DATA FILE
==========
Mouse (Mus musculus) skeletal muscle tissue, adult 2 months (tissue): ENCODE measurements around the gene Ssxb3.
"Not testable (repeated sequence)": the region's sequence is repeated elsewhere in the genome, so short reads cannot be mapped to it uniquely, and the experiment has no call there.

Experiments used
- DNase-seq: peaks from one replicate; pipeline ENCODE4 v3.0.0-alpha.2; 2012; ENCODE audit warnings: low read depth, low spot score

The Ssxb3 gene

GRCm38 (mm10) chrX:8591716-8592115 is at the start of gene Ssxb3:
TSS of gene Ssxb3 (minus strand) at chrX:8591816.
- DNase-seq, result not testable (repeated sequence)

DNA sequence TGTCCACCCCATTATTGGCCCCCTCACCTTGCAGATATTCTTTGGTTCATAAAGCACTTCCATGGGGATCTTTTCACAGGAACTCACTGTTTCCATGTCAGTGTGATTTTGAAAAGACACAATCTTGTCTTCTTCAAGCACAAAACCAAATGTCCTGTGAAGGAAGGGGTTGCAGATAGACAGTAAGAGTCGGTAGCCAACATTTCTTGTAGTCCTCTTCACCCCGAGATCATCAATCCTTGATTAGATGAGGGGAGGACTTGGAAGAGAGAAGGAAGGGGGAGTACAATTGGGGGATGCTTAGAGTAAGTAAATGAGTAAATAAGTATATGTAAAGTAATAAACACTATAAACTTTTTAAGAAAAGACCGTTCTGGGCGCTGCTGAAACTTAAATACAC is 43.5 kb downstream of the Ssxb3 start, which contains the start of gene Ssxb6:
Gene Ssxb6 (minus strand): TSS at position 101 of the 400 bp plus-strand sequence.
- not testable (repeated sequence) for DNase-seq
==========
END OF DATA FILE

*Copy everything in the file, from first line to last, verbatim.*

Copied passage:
Mouse (Mus musculus) skeletal muscle tissue, adult 2 months (tissue): ENCODE measurements around the gene Ssxb3.
"Not testable (repeated sequence)": the region's sequence is repeated elsewhere in the genome, so short reads cannot be mapped to it uniquely, and the experiment has no call there.

Experiments used
- DNase-seq: peaks from one replicate; pipeline ENCODE4 v3.0.0-alpha.2; 2012; ENCODE audit warnings: low read depth, low spot score

The Ssxb3 gene

GRCm38 (mm10) chrX:8591716-8592115 is at the start of gene Ssxb3:
TSS of gene Ssxb3 (minus strand) at chrX:8591816.
- DNase-seq, result not testable (repeated sequence)

DNA sequence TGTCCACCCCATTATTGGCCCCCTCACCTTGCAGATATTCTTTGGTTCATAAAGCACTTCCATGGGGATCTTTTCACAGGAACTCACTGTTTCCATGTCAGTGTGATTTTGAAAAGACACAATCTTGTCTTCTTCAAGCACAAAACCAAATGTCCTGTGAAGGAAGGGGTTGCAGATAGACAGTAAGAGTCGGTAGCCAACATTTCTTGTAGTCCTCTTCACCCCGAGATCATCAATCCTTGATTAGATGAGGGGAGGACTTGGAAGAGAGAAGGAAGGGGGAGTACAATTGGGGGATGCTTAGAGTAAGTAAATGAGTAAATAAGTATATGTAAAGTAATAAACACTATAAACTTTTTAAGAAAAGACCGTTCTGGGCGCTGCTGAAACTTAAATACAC is 43.5 kb downstream of the Ssxb3 start, which contains the start of gene Ssxb6:
Gene Ssxb6 (minus strand): TSS at position 101 of the 400 bp plus-strand sequence.
- not testable (repeated sequence) for DNase-seq